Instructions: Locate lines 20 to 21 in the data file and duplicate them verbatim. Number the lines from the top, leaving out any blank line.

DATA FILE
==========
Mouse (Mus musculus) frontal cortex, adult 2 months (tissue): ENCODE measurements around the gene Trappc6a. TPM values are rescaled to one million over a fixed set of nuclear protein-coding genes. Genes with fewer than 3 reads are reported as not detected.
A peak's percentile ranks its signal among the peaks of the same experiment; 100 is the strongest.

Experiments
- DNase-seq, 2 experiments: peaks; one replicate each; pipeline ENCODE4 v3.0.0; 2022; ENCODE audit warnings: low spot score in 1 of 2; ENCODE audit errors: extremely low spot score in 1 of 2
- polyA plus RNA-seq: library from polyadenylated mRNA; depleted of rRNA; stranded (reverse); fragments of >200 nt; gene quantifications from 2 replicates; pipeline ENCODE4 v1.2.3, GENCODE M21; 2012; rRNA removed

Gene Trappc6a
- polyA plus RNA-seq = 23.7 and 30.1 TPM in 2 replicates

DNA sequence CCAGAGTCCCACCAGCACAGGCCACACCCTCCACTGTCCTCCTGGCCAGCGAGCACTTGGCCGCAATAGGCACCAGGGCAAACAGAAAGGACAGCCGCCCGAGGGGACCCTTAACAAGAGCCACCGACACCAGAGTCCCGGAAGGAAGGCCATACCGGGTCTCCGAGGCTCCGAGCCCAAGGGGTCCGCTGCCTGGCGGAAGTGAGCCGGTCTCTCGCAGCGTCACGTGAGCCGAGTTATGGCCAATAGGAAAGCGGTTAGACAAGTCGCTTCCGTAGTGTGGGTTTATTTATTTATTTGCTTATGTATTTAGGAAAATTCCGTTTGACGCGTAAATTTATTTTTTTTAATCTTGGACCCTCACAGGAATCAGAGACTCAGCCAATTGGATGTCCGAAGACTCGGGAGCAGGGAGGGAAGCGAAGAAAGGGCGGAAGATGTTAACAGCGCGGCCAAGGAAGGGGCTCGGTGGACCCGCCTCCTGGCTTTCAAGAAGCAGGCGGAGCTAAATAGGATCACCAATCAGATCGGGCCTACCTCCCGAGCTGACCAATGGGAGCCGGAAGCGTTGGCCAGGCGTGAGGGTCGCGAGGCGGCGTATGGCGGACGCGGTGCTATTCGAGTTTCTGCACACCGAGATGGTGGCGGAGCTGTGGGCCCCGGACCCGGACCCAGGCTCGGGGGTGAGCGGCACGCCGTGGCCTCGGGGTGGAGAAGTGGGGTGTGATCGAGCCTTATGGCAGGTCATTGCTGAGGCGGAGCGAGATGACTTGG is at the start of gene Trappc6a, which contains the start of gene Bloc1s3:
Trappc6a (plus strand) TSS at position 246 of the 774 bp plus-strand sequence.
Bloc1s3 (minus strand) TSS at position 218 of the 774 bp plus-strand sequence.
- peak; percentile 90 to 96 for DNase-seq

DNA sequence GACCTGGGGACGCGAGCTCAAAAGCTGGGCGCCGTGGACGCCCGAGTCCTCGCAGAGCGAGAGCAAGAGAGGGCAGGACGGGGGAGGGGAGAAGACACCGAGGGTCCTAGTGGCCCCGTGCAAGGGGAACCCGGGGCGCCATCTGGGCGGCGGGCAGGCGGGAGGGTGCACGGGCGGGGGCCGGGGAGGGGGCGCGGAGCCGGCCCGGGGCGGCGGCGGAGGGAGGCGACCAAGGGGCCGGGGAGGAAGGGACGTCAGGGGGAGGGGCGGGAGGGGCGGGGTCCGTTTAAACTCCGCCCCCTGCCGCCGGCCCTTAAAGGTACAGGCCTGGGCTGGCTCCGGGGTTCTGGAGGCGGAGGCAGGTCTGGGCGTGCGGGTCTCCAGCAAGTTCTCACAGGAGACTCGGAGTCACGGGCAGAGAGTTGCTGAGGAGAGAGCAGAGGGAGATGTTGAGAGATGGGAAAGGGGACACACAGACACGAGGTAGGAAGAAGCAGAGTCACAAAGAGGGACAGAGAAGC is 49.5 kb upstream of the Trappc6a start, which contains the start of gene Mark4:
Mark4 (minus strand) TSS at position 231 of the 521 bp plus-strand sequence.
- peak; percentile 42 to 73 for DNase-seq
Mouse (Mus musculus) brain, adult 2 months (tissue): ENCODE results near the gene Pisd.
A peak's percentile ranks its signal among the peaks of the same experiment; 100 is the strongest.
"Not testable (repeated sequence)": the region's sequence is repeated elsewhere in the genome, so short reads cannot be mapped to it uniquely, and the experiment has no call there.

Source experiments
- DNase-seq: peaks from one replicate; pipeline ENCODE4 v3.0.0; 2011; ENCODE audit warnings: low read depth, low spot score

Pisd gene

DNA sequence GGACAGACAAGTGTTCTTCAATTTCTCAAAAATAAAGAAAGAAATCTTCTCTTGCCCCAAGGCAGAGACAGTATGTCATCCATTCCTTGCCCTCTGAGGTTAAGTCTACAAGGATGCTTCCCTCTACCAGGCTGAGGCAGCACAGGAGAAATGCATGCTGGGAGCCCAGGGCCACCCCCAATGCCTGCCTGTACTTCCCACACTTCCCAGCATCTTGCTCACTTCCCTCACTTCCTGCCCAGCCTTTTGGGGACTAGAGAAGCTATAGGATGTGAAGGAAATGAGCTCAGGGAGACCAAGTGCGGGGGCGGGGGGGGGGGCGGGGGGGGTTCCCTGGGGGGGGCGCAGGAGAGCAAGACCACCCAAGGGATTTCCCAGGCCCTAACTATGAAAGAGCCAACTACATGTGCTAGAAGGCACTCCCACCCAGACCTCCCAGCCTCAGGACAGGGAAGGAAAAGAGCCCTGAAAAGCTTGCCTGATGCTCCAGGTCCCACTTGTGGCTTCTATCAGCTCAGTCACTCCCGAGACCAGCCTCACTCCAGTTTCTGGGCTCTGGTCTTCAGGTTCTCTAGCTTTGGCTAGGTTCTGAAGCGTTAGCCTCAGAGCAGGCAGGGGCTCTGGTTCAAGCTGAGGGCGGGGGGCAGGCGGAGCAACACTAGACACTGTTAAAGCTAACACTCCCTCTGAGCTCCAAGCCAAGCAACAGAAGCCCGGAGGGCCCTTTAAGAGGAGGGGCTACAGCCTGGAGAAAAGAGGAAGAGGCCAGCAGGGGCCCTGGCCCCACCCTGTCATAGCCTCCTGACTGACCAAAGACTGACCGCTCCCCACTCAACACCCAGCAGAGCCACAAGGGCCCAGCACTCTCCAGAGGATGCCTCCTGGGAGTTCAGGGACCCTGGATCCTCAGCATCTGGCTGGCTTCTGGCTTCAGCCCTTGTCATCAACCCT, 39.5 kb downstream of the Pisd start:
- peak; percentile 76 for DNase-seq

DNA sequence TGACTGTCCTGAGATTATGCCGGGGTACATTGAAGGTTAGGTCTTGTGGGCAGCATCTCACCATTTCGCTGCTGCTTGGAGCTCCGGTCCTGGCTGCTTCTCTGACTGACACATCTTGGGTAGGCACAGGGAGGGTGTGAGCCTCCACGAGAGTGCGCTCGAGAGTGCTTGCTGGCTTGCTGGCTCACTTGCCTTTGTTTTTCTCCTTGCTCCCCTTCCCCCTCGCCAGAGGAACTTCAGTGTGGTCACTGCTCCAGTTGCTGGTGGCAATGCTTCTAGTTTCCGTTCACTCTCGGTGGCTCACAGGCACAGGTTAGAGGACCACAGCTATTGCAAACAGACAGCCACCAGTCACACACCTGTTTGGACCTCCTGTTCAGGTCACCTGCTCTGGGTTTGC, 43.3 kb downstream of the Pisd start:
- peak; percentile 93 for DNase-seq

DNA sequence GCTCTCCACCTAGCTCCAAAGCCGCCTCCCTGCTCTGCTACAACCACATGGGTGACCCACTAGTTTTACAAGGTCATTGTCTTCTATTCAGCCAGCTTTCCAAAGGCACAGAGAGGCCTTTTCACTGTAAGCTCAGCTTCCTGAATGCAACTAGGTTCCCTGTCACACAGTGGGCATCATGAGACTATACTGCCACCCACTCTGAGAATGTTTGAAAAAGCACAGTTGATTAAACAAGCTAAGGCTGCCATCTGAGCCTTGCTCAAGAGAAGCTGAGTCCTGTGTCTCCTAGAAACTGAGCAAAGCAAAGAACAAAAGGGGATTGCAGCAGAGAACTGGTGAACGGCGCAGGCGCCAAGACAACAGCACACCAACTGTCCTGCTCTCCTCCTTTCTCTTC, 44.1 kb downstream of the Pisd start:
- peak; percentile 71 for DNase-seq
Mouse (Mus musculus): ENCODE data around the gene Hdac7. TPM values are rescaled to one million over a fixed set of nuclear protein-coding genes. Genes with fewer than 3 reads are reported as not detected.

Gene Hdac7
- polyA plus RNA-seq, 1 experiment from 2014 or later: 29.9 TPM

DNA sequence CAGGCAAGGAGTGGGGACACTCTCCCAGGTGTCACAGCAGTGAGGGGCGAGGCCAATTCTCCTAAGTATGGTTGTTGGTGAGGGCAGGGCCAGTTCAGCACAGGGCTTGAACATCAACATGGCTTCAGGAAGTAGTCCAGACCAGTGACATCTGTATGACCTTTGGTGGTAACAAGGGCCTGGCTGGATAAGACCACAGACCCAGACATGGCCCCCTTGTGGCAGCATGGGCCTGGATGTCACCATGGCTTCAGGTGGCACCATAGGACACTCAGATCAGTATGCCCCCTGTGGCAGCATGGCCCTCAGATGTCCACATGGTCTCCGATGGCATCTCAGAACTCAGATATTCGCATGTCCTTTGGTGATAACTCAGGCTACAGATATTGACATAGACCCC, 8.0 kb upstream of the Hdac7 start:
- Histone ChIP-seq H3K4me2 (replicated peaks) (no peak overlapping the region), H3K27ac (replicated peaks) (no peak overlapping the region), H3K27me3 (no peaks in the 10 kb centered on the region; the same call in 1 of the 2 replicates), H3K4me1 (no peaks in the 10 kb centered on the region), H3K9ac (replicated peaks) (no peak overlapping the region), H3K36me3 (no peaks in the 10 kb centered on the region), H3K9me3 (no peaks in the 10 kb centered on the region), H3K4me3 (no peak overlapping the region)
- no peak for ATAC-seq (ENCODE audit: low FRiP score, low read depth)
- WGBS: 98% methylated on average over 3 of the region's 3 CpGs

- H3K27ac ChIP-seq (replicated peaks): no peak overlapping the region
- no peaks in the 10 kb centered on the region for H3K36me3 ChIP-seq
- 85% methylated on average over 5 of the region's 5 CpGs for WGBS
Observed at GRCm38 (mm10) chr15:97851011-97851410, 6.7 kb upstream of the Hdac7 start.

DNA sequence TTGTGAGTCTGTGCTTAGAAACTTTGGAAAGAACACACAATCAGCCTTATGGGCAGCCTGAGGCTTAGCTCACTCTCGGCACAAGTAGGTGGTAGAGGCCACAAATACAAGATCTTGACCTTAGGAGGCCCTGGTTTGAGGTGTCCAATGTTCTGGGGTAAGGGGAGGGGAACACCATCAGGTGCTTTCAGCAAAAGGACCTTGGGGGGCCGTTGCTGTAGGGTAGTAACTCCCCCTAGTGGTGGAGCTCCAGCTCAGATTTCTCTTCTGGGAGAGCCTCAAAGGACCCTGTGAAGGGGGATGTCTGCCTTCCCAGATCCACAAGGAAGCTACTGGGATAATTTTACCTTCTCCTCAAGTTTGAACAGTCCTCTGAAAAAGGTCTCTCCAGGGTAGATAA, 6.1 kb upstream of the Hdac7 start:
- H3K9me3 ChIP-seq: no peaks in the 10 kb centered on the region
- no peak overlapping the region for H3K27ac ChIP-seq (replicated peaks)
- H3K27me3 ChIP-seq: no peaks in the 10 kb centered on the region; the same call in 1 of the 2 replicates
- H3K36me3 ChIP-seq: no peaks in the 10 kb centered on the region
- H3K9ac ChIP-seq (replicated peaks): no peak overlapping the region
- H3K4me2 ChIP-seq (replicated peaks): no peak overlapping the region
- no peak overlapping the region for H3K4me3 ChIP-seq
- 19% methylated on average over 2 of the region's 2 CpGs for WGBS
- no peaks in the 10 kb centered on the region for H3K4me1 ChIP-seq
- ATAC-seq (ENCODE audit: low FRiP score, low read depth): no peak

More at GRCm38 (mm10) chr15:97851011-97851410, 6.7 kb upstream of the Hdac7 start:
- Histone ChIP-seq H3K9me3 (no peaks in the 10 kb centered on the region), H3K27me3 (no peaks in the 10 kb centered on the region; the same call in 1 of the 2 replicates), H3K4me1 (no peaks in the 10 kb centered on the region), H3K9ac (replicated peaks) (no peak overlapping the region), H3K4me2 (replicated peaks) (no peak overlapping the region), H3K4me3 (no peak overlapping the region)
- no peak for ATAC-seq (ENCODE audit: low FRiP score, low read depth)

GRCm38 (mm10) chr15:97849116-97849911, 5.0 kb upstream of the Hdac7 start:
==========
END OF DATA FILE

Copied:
Pisd gene

DNA sequence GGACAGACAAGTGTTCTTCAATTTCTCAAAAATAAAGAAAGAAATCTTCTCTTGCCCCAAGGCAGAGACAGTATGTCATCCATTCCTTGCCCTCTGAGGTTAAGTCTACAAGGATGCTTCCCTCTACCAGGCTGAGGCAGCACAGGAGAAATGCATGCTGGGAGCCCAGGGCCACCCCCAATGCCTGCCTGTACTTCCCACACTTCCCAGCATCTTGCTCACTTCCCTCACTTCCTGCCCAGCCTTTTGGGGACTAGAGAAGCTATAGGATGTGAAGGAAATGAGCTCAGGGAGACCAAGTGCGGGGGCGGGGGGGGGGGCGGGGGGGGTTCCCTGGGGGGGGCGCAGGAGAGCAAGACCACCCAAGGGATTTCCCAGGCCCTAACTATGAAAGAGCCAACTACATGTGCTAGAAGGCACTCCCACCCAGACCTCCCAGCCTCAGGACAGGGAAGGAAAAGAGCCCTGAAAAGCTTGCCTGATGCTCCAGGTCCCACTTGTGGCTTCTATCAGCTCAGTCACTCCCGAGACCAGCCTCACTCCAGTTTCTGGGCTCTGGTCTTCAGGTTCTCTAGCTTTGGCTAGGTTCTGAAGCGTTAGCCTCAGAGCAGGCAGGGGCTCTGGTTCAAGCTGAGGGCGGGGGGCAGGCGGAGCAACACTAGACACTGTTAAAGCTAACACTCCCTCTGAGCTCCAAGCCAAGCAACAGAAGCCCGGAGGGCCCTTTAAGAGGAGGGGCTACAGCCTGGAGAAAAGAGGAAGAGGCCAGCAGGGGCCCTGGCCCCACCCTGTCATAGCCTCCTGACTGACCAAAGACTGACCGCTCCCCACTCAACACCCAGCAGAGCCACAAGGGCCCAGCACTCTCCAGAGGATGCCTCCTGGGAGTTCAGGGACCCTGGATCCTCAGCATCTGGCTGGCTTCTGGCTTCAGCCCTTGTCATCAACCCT, 39.5 kb downstream of the Pisd start: